Keith: I think a little bit of both with this group. There is an awareness of who I was and my career. I always find it interesting that today you have computers today, and Google, and all this information at your fingertips, and a lot of players don't know who I am, I've had a couple players look at my press pass to see who the hell I am, and they were Mets, this happened a while ago. This is New York, it's a tough broadcast, we are told by the network and by ownership to tell the truth, and I think the best thing that Buck Showalter told the guys, I'm sure, was that if you don't want the media coming down on you, the press, or us, radio, then go out and perform. You go out and perform, they can't get on you. I think a lot of players when they're young, and I was the same way, you're more sensitive to criticism and as you get older and you become a veteran, and you feel like, 'OK, I'm a Major Leaguer, I know I'm gonna go into a slump, and Bob Klapisch, when I go 4-for-44, he's going to write about it. I've left men on base, I've been stinking it up for ten days, but I know I'm gonna come out of it.' So, it just never bothered me, but when you're young, you're trying to establish yourself, players are, like Gary said, you know, we're fragile, we're not these Greek gods out there playing, they're human beings, and some players are more confident than others, and some need a pat on the back, and some fight their way through it. Either you make it or you don't, and everyone has their time when they cross the Rubicon, and some don't and some do.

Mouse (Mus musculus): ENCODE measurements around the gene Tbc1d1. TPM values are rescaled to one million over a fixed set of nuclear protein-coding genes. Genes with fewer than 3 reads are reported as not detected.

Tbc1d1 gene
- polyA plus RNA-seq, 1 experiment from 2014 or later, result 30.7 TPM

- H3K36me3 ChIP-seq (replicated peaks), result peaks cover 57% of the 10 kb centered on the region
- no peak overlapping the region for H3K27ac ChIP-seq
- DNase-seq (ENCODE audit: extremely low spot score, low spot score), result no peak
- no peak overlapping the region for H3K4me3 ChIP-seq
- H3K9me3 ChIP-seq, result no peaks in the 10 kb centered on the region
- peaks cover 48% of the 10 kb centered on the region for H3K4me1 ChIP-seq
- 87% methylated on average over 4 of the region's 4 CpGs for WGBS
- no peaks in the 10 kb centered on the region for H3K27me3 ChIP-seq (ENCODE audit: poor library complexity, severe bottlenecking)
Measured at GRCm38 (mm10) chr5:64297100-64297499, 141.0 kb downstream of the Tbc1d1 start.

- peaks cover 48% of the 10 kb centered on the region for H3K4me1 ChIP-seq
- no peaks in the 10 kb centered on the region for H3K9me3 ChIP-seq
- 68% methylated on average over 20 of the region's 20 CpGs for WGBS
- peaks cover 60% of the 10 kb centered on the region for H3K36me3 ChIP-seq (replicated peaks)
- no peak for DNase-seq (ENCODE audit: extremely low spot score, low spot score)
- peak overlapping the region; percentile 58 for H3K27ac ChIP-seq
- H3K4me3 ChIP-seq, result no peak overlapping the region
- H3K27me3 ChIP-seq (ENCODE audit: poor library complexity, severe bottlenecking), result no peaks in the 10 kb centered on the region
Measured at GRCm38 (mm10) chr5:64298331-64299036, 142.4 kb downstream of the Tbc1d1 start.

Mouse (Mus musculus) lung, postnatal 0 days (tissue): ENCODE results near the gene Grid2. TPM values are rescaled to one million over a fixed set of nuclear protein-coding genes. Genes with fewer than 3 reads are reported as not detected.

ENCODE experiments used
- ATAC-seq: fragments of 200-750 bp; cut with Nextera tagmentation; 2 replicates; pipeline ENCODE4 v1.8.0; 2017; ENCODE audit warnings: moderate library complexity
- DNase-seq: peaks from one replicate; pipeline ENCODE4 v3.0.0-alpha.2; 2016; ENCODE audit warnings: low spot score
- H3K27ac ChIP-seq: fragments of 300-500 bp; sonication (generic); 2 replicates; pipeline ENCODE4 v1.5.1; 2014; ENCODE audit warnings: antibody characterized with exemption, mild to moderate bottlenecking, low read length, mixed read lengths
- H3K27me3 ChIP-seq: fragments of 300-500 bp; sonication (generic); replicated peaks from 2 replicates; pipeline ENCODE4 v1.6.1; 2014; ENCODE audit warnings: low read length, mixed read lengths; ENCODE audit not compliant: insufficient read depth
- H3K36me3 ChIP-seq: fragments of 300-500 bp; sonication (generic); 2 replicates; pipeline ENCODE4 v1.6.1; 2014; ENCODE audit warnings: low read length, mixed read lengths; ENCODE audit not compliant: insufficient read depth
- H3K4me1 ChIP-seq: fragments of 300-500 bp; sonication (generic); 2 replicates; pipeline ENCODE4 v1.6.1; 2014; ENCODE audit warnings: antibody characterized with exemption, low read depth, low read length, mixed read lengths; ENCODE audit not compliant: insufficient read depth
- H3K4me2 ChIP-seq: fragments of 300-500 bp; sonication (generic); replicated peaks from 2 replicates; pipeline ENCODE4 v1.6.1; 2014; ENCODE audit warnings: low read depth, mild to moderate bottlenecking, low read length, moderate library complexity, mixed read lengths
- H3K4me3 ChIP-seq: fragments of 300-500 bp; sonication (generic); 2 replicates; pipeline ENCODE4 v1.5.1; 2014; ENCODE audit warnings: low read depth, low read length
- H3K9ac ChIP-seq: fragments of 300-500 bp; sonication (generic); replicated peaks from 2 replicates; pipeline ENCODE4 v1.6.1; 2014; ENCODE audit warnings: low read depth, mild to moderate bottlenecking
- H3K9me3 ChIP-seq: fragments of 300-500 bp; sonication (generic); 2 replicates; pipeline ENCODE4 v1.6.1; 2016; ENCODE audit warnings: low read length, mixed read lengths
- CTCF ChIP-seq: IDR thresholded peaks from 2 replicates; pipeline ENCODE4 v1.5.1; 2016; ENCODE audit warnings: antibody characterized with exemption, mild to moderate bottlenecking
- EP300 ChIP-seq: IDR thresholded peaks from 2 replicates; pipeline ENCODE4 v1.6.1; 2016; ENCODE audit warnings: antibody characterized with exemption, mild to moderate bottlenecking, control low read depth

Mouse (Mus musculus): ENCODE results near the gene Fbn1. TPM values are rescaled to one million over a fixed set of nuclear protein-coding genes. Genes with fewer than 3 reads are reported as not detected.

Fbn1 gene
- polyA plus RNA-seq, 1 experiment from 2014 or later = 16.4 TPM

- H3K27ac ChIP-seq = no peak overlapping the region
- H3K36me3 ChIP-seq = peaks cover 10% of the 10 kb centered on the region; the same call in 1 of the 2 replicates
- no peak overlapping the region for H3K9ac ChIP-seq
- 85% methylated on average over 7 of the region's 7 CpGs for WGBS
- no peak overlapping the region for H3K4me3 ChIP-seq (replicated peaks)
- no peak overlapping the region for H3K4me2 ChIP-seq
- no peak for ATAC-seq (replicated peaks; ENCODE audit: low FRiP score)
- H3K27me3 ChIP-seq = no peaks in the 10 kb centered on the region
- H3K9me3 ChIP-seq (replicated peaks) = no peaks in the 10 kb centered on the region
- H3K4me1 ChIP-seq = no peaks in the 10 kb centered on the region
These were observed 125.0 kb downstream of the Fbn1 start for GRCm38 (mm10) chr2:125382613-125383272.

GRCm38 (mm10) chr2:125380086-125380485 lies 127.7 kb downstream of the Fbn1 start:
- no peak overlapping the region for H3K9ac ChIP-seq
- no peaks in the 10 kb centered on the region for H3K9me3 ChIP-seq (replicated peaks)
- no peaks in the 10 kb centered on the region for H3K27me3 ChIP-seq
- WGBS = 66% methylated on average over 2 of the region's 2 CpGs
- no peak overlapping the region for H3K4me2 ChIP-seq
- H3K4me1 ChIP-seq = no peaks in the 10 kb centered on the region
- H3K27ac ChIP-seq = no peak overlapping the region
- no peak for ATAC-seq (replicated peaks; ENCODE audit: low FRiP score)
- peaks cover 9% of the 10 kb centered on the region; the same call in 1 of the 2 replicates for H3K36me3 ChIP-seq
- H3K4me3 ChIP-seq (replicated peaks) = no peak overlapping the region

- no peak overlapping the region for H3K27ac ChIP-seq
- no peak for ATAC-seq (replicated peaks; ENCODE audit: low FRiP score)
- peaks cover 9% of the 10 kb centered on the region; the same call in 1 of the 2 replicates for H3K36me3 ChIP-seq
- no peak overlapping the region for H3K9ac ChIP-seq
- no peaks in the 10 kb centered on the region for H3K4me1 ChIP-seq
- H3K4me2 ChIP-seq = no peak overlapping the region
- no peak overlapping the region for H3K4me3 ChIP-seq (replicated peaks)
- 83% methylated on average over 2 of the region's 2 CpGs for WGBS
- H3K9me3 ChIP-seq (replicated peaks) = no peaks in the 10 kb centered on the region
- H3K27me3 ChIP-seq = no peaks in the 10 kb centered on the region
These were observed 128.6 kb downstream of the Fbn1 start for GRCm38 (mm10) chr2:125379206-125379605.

Fan question: Does it still surprise you how many people know you through Seinfeld and do you find it odd when it's juxtaposed against your career, or how do you feel about it?
Keith: Well, that was the second year of the show when I did that episode, and the first year of the show, it really didn't take off. Larry David told me after the show, a year later, I ran into Larry, he basically told me they knew they had a really good script and they wanted to use it on Sweeps week, and they wrote the show with an extra subplot, which was George trying for unemployment, and it was all going to revolve around me. If I was a dud or a stiff, it was going to be a half-hour show, and they weren't going to use it on Sweeps. I still have a hard time watching it, I haven't watched it in years, I get embarrassed when I see it, but evidently it passed the grade, and Larry said they used it on Sweeps and they felt that the show took off after that episode. So, it's very fortunate for me, it was a great experience, and you know, it's all about New York, you know, I got traded to the last-place team, and no one at the ballpark, and it turned out to be such a life-changing event for me in such a positive way.